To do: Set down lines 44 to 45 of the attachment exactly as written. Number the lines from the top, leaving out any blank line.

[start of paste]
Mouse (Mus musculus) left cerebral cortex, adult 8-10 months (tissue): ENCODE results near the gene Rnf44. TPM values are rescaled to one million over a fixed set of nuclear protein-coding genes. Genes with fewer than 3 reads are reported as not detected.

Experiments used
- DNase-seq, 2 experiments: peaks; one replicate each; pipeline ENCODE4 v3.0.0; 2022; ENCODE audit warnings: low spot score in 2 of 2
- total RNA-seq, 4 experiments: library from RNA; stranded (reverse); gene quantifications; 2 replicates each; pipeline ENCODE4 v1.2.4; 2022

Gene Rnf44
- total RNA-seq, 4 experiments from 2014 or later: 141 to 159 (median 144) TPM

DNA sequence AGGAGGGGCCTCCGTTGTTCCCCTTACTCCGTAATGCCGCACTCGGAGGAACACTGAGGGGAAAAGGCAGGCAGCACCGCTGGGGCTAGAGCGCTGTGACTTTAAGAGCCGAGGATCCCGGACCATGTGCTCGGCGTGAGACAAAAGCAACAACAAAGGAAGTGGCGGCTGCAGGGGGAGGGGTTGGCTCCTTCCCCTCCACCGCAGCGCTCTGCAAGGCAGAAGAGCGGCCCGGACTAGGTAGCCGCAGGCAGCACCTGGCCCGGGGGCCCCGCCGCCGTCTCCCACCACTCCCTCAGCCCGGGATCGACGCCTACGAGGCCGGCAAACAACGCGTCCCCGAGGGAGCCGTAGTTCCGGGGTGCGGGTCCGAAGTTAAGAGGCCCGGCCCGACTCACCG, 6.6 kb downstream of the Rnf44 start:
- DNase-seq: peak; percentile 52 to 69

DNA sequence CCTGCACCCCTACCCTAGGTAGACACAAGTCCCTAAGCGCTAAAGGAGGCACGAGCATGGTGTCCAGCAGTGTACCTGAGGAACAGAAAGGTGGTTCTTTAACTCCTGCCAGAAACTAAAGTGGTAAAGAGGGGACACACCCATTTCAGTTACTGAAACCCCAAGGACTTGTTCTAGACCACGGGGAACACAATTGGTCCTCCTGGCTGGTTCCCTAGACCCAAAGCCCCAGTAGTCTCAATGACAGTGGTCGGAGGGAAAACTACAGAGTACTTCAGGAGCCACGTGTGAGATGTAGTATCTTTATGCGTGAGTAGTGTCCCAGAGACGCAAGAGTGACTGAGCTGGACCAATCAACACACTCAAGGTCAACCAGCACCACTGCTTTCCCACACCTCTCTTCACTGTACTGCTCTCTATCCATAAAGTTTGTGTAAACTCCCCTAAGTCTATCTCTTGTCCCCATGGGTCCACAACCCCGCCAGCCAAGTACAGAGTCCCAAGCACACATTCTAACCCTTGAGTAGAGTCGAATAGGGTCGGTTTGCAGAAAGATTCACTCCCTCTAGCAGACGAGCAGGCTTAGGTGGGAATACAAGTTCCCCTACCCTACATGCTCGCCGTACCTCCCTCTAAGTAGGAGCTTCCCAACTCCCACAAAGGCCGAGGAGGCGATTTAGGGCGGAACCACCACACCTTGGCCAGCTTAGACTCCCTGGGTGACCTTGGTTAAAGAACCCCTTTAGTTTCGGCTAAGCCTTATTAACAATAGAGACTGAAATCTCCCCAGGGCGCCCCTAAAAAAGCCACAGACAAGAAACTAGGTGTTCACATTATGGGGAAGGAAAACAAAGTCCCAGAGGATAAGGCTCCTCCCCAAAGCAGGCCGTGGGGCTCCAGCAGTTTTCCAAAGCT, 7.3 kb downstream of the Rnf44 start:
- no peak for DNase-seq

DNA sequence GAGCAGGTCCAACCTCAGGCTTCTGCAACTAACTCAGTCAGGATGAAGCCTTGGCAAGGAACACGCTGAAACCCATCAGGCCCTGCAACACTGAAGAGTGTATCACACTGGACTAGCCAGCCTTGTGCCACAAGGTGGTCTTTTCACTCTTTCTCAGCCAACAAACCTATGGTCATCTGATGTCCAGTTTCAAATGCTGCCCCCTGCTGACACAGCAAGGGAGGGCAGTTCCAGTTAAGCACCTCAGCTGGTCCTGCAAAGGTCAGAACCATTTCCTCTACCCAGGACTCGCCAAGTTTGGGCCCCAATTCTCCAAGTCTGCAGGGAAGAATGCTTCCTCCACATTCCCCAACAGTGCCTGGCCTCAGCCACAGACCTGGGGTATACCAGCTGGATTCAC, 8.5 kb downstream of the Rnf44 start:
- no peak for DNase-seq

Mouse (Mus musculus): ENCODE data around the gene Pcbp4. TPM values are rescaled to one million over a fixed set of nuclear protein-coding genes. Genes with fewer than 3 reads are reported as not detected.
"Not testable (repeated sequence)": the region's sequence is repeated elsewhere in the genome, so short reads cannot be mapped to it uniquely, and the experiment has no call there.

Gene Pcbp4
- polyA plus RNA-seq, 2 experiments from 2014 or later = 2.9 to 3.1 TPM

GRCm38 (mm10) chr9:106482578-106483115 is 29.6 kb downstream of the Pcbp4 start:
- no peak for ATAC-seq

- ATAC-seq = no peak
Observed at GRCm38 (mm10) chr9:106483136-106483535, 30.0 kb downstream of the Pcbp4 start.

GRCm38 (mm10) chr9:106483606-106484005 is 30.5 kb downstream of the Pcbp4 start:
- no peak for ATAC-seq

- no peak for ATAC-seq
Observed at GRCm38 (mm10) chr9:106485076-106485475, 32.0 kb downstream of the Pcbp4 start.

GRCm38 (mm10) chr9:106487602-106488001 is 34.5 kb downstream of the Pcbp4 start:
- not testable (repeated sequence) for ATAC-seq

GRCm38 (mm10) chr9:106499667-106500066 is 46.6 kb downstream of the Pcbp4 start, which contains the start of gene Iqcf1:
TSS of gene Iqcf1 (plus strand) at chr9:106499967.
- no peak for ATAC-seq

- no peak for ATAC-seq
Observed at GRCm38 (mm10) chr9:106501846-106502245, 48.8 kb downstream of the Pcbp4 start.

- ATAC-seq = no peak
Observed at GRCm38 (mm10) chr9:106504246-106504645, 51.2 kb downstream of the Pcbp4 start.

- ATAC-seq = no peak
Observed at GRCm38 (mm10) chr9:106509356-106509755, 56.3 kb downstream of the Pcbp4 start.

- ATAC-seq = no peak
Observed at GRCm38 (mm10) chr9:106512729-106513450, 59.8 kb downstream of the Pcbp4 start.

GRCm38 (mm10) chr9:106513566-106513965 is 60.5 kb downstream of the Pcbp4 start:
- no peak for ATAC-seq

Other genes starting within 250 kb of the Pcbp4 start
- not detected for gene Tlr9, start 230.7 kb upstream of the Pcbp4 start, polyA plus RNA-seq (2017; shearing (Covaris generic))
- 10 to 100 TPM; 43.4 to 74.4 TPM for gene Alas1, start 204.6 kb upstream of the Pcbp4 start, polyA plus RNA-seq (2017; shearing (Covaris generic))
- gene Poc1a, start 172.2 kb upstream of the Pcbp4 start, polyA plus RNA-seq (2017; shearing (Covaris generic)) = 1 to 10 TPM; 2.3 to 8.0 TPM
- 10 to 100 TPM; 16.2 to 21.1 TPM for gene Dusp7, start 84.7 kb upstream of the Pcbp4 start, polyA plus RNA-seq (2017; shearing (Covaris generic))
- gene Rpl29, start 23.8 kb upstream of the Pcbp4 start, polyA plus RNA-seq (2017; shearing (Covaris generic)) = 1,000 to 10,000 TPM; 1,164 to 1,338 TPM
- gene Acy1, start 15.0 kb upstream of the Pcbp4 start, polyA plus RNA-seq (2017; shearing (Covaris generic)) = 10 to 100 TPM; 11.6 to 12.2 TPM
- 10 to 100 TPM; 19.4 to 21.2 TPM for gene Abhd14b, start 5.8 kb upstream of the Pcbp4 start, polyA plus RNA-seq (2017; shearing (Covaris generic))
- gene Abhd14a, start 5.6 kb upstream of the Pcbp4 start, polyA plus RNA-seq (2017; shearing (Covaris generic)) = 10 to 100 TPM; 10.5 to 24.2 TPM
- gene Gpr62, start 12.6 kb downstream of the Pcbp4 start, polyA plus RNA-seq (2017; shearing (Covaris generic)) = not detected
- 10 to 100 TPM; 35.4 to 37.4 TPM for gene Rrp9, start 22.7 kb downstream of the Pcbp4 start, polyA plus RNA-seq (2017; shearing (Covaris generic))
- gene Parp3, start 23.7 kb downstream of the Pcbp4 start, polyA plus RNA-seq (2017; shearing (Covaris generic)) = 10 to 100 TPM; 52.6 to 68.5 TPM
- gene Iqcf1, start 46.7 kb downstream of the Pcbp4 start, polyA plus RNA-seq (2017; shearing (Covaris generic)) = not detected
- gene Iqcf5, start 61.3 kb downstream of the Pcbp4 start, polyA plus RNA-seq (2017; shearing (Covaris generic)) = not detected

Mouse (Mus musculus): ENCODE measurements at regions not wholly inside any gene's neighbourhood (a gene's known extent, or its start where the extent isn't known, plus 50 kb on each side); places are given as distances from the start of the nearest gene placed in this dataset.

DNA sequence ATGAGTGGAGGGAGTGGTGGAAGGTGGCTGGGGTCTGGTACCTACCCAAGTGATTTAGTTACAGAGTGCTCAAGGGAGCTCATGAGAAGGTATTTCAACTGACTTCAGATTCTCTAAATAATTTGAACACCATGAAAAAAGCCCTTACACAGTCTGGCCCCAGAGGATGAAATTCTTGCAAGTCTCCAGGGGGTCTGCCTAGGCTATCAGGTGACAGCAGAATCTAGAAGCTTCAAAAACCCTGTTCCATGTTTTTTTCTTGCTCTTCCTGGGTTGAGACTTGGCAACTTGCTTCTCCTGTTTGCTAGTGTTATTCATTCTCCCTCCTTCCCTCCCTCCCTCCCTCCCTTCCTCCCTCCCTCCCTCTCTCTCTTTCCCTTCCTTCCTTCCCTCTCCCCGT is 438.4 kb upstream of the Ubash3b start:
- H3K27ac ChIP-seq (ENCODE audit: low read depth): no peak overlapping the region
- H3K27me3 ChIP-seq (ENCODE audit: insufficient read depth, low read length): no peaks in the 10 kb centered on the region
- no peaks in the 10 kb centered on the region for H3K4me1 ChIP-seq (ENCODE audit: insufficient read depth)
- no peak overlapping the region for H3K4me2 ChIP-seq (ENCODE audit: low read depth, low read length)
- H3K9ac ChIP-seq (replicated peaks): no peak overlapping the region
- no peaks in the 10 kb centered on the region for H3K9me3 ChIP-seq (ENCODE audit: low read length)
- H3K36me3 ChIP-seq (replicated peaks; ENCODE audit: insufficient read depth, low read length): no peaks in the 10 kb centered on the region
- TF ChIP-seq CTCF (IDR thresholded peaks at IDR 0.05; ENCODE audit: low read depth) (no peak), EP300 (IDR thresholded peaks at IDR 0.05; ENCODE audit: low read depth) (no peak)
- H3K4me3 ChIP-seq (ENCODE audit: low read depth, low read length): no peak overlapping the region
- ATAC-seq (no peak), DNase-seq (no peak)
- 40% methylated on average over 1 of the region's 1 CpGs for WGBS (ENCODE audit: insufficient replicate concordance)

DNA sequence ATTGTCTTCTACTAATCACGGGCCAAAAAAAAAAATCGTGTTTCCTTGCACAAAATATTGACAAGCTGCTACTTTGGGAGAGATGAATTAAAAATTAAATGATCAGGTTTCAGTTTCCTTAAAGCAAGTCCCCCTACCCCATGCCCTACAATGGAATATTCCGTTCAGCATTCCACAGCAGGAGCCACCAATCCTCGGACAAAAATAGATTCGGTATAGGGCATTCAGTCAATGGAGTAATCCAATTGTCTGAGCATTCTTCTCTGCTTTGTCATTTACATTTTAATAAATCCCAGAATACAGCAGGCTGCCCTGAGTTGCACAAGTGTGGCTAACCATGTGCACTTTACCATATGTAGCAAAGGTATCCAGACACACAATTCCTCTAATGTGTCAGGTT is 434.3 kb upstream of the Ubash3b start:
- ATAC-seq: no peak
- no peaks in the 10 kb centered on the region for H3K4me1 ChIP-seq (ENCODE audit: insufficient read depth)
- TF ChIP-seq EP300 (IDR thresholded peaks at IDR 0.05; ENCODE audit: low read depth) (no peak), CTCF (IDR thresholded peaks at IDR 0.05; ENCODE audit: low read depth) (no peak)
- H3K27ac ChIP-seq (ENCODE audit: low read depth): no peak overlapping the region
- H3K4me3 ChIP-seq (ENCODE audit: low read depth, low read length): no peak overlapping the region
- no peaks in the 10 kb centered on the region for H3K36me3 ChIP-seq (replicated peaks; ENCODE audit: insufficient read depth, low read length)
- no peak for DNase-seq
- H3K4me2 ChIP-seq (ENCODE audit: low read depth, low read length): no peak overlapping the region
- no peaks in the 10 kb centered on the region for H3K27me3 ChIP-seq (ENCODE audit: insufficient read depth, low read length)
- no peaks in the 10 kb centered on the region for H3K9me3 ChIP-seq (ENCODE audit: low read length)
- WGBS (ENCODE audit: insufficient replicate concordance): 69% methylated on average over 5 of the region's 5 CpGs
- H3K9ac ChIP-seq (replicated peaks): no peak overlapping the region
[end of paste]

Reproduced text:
- 10 to 100 TPM; 16.2 to 21.1 TPM for gene Dusp7, start 84.7 kb upstream of the Pcbp4 start, polyA plus RNA-seq (2017; shearing (Covaris generic))
- gene Rpl29, start 23.8 kb upstream of the Pcbp4 start, polyA plus RNA-seq (2017; shearing (Covaris generic)) = 1,000 to 10,000 TPM; 1,164 to 1,338 TPM